Marvel’s latest film is a revelation, a movie that is long overdue on many counts. There’s going to be a lot of discussion about it in the coming weeks, think-pieces about what it says and what it means, but for now, let’s look at one narrow set of questions, specifically, is it for kids?
1. What’s it about?
If you saw Captain America: Civil War, you no doubt remember that Prince T’Challa of Wakanda (Chadwick Boseman) assumed his father’s mantle as king and national protector and became the Black Panther in that film. You may also remember from Avengers: Age of Ultron that Ulysses Klaue (Andy Serkis) knows about Wakanda and its super-metal, Vibranium, which he attempted to steal in that film. Black Panther follows King T’Challa as he assumes his throne and prepares to lead Wakanda into the future, while dealing with some secrets and consequences of his predecessors’ actions in the past, including a previous incident involving Klaue (or Klaw, as he calls himself). One of Klaw’s associates, a mercenary who calls himself “Killmonger” (Michael B. Jordan) has his own score to settle with Wakanda.
2. Will I like it?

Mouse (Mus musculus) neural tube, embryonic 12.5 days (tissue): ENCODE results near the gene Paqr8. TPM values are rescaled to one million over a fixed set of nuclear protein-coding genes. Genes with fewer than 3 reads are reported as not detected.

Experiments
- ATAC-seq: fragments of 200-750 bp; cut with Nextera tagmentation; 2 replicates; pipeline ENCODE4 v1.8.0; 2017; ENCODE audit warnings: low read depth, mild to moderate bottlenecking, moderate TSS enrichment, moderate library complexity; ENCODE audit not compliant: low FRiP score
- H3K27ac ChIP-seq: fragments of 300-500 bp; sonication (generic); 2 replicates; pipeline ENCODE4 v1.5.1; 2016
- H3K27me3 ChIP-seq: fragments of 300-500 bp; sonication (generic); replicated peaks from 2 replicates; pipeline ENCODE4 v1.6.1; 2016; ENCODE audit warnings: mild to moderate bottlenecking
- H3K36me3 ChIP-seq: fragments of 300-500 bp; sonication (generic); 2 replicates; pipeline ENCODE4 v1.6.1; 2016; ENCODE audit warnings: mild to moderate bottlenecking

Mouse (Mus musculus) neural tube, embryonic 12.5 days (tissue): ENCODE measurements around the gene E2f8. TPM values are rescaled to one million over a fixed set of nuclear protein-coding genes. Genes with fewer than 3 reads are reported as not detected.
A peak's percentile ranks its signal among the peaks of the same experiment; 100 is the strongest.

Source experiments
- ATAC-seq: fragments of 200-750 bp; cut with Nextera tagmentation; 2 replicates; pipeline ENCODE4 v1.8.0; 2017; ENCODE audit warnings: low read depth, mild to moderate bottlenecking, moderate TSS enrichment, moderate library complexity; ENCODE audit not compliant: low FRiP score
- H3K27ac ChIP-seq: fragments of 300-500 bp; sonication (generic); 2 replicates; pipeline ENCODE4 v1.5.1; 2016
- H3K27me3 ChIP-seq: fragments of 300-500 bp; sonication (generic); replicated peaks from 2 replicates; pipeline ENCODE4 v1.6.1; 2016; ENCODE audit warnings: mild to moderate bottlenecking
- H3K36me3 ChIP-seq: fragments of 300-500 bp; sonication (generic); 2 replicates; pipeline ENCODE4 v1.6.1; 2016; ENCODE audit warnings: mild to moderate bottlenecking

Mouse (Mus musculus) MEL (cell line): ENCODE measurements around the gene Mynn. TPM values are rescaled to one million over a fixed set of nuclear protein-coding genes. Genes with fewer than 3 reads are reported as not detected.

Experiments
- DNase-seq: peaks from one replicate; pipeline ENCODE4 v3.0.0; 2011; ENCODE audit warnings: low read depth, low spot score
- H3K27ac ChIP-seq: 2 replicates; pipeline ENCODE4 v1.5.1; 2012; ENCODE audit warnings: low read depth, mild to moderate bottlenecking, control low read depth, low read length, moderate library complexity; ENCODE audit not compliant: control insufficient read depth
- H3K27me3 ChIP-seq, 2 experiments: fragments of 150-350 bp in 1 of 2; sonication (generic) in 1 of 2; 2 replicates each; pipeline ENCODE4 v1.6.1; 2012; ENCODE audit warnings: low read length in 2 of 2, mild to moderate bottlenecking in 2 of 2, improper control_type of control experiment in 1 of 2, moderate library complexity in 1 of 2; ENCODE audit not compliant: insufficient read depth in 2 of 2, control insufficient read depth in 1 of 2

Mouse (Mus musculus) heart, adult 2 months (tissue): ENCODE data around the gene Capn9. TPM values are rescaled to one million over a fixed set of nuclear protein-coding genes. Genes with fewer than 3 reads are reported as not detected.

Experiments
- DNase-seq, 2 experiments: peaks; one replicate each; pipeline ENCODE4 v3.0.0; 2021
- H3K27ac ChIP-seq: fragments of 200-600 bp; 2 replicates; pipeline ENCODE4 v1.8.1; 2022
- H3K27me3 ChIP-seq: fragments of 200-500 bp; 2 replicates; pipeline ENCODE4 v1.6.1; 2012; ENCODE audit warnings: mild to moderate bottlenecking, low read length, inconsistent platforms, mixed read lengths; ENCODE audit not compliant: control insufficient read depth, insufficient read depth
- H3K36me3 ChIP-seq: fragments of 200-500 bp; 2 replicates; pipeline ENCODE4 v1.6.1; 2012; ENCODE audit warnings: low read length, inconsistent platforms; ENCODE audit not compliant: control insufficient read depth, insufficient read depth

Black Panther is quite possibly the best Marvel movie so far, certainly one of the most mature in its themes and tone, on a level with Captain America: The Winter Soldier. For obvious reasons, Black Panther is necessarily more overtly political than other films of the genre, but director/co-writer Ryan Coogler avoids any lectures or preaching, preferring to show the conflicts and let you draw your own conclusions.
3. Will my kids like it?
Yes, they will, though it may be too intense for younger viewers. There are two hand-to-hand combat sequences that are very real and visceral, much more so than the usual “blast each other with CGI energy bolts” fights found in other superhero movies. I think kids respond more strongly to knives and swords than to ray guns, and the fights are pretty intense. That said, the characters are interesting and compelling, the villains are mostly nuanced; Klaw is pretty one-note, a scary pirate with some tricks up his sleeve, but Andy Serkis makes him worth watching even if he doesn’t have much motivation beyond greed and ego.
4. Is the rating appropriate?
The MPAA says “Rated PG-13 for prolonged sequences of action violence, and a brief rude gesture;” that’s about right, but I’d say it’s more about the intensity of the action violence than that it’s prolonged. As always, you know your kids better than we do, so you’re going to have to do some parenting. There are no sexual jokes or references, very mild language (a couple-few s-words), no references to drugs or alcohol, no gratuitous gore or blood, but it’s a much more serious movie than Ant-Man or Guardians of the Galaxy. But are they really handing out PG-13s for flipping the bird?
5. How are the effects?